When the market strongly favored sellers in 2005 and 2006, they usually didn’t entertain offers the first day their listing showed up on the multiple listing service. If they had, they might have left money on the table. There were so many buyers chasing so few listings that waiting a week or so to hear offers often resulted in over-asking-price offers.
Today, that strategy is still used in some hot niche markets that defy the national trend. Listings in some locations and some price ranges are in high demand. If the inventory of listings in these areas is low, it creates an imbalance that favors sellers in what is otherwise a buyer’s market.
For example, one listing in Piedmont, Calif., a city with a great public school system, recently sold for $200,000 over the list price. The seller waited to hear offers until after two public open houses and a broker open house. Had he accepted offers earlier, he might not have done as well.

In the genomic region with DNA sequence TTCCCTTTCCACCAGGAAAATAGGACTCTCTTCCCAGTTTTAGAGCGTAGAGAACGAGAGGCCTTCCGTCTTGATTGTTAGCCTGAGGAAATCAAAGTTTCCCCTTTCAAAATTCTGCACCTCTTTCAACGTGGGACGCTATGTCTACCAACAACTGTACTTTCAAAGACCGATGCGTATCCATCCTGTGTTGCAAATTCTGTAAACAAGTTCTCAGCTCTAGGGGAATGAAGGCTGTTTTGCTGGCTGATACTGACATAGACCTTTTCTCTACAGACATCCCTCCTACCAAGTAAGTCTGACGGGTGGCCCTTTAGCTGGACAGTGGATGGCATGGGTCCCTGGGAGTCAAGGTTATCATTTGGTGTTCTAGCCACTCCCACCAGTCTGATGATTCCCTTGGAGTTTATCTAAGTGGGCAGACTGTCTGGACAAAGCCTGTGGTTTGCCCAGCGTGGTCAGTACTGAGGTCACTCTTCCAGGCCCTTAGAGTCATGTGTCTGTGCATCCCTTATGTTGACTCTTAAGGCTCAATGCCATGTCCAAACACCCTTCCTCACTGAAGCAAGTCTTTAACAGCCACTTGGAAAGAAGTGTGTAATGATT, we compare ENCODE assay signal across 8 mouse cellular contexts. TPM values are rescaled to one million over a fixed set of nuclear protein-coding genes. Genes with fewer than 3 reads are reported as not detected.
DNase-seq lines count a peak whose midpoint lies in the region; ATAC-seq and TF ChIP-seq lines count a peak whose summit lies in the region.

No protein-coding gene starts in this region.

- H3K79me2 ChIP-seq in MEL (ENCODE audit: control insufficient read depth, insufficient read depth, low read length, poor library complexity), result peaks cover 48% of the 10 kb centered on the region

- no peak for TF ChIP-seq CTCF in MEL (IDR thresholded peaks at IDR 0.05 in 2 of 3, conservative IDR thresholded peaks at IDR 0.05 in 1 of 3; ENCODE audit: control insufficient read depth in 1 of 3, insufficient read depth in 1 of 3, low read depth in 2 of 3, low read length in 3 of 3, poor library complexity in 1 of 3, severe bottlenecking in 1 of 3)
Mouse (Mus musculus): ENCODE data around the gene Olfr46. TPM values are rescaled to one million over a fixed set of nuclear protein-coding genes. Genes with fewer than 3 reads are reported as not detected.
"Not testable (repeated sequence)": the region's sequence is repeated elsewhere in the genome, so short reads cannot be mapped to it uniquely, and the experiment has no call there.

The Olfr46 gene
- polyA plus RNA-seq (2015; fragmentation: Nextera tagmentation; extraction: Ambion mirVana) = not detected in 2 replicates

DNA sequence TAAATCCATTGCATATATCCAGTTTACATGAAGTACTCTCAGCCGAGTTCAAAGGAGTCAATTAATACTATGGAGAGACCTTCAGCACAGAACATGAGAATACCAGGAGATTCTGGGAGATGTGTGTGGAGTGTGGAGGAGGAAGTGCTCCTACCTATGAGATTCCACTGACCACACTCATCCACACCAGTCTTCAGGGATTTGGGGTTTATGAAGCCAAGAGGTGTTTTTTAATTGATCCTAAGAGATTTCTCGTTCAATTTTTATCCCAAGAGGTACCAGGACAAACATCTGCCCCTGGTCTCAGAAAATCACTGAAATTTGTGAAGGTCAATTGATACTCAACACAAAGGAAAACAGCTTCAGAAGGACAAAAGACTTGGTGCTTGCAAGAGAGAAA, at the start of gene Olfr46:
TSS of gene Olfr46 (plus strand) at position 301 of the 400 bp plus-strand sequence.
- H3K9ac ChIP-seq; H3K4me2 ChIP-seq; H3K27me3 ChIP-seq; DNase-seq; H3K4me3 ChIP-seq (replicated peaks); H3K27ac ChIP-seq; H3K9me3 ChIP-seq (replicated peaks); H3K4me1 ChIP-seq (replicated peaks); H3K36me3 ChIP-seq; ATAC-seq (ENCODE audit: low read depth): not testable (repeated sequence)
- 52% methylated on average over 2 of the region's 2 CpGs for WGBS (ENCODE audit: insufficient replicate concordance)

HOUSE HUNTING TIP: Waiting to hear offers can cost you money if your home isn’t priced right for the market. If you price too high and also insist on waiting to hear offers, you’re letting agents and their buyers know that you expect to sell for an unwarranted price.